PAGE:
A sattvic diet, also referred to as a yoga diet or sentient diet, is a diet based on foods which, according to Ayurveda, Yoga, Vaishnavism and Jainism, are strong in the sattva guna, and lead to clarity and equanimity of mind while also being beneficial to the body. Such foods include water, cereal grains, mung beans, vegetables, fruit, nuts, unpasteurized and unhomogenized milk and milk derivatives (mostly ghee, but also butter, cream, cheese, and yogurt), and raw honey.
Foods to be avoided in sattvic cooking:
- Canned food
- Frozen food
- Food with preservative added
- Anything packaged
- Lots of fresh, organic vegetables and other organic products
- Only small portions (food should not be kept for more than 4 hours)
- Stir frying is best
- Add your salts last so that is does not extract minerals and nutrients from the food – use organic rock salt
- Who is doing the cooking? What is the state of mind of the person cooking? Our thoughts are energy….
- Food cooked in India, mantras are chanted.
- At least listen to good music, be joyful when you cook.
- Understand that it is not the proteins, carbs, fat that are digested; it is the emotion with which you have cooked the food.
The traditional sattvic diet
Fresh nuts and seeds that have not been overly roasted and salted are good additions to the sattvic diet in small portions. Some choices are almonds (especially when peeled and soaked in water overnight), coconut, pine nuts, walnuts, sesame seeds, pumpkin seeds and flax seeds. Oils should be of good quality and cold-pressed. Some choices are olive oil, sesame oil and flax oil.
Most mild vegetables are considered sattvic. Pungent vegetables like hot peppers, garlic and onion are excluded, as are gas-forming foods such as mushrooms and potatoes. They are considered rajasic and tamasic, respectively. Sometimes the shortcomings of these foods can be overcome by careful preparation. A practice is to drink freshly made vegetable juices for their prana, live enzymes, and easy absorption.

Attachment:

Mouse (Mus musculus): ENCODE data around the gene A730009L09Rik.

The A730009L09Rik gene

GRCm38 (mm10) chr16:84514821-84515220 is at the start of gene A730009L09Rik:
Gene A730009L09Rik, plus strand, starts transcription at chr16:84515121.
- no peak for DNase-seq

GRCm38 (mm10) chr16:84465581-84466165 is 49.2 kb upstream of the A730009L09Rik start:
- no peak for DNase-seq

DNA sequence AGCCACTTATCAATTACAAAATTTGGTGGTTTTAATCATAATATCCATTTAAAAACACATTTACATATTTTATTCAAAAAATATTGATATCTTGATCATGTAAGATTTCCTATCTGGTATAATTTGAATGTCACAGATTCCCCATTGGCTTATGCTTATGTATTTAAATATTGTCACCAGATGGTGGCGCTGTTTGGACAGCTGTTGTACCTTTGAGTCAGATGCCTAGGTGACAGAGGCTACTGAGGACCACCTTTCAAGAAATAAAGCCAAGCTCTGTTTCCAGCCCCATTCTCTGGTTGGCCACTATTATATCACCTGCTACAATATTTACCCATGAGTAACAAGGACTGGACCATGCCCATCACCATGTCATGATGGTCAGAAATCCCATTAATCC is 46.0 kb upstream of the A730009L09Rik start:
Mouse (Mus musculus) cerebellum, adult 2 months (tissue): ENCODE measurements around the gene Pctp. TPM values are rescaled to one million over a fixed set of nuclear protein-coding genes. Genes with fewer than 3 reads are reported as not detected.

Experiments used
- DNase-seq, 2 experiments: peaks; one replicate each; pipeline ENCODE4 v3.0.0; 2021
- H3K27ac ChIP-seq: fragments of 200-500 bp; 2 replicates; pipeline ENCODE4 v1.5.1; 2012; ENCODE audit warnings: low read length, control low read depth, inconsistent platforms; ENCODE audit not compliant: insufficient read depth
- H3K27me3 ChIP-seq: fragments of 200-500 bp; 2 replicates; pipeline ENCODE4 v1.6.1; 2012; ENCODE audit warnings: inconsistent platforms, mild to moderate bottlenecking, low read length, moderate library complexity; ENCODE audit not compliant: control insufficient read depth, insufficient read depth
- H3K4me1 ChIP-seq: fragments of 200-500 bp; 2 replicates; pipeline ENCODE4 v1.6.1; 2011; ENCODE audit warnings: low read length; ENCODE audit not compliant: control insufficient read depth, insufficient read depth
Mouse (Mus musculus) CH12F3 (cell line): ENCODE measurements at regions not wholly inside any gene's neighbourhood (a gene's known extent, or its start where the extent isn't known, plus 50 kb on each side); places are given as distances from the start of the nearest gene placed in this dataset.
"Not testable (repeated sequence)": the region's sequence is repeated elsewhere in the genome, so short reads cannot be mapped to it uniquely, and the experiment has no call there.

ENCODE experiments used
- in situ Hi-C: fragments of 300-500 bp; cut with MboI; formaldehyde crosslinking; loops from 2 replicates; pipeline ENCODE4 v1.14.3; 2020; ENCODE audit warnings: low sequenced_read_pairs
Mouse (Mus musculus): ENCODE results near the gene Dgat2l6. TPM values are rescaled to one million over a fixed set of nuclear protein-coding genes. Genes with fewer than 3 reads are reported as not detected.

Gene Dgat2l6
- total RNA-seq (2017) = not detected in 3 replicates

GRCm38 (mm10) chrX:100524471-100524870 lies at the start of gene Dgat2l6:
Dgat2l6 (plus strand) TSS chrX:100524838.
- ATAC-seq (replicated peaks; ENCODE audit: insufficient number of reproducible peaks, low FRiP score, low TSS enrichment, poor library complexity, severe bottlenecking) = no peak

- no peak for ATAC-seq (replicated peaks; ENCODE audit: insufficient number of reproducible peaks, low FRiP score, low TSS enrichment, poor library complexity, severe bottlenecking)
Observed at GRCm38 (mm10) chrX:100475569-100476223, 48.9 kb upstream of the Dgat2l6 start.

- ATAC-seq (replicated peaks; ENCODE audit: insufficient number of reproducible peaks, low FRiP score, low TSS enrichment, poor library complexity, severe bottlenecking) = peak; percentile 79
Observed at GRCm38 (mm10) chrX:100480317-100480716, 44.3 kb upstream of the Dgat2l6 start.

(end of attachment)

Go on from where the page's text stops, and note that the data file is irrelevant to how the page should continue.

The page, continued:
Whole grains provide nourishment. Some include organic rice, whole wheat, spelt, oatmeal and barley. Sometimes the grains are lightly roasted before cooking to remove some of their heavy quality. Yeasted breads are not recommended, unless toasted. Wheat and other grains can be sprouted before cooking as well. Some preparations are kicharee (brown or white basmati rice cooked with whole or split mung beans, ghee and mild spices), kheer (rice cooked with milk and sweetened), chapatis (non-leavened whole wheat flat bread), porridge (sometimes made very watery and cooked with herbs), and “Bible” bread (sprouted grain bread). Sometimes yogis will fast from grains during special practices.
Mung beans, lentils, yellow split peas, chickpeas, aduki beans, common beans, organic tofu, and bean sprouts are considered sattvic if well prepared. In general, the smaller the bean, the easier to digest. Preparations include splitting, peeling, grinding, soaking, sprouting, cooking and spicing. Legumes combined with whole grains offer a complete protein combination.
Some yogis use raw honey (often in combination with dairy) and raw sugar (not refined). In some traditions, sugar and/or honey are excluded from the diet.
Sattvic spices are mild spices including basil, cardamom, cinnamon, coriander, cumin, fennel, fenugreek, fresh ginger and turmeric. Rajasic spices like black pepper, red pepper and garlic are normally excluded, but are sometimes used in small amounts, both to clear channels blocked by mucus and to counter tamas.
Other herbs are used to directly support sattva in the mind and in meditation. These include ashwagandha, bacopa, calamus, gotu kola, gingko, jatamansi, purnarnava, shatavari, saffron, shankhapushpi, tulsi and rose.
Stimulant foods, also called mutative foods, mutable foods or rajasic foods, are foods which often provoke mental restlessness. They are not completely beneficial, nor are they harmful, to body or mind. Foods that cannot be categorized as either sentient or static are classified in this food group. These foods are thought by some to cause aggressive and dominating thoughts, especially towards others. Stimulant foods energize and develop the manipura (navel) chakra and body but do not promote advancement in the higher chakras. Such foods include: coffee, tea, cola drinks, chocolate, hot spices, salt.
Static foods or tamasic foods are foods whose consumption, according to Yoga, are harmful to either mind or body. Harm to mind includes anything that will lead to a duller, less refined state of consciousness. Bodily harm includes any foods that will cause detrimental stress to any physical organ directly or indirectly (via any physical imbalance). They are, however, sometimes necessary during times of great physical stress and pain. They help dull the pain and lower consciousness, allowing the body to repair itself. Such static foods may be deemed necessary in times of war or great distress.
Static foods stimulate and strengthen the lower two chakras, but will not assist in beneficial development of the higher chakras. In fact they are usually detrimental to the advancement of the higher chakras.
Static foods include: meat, fish, egg, onion, scallion, leek, mushroom, garlic, alcoholic beverage, opium, stale food.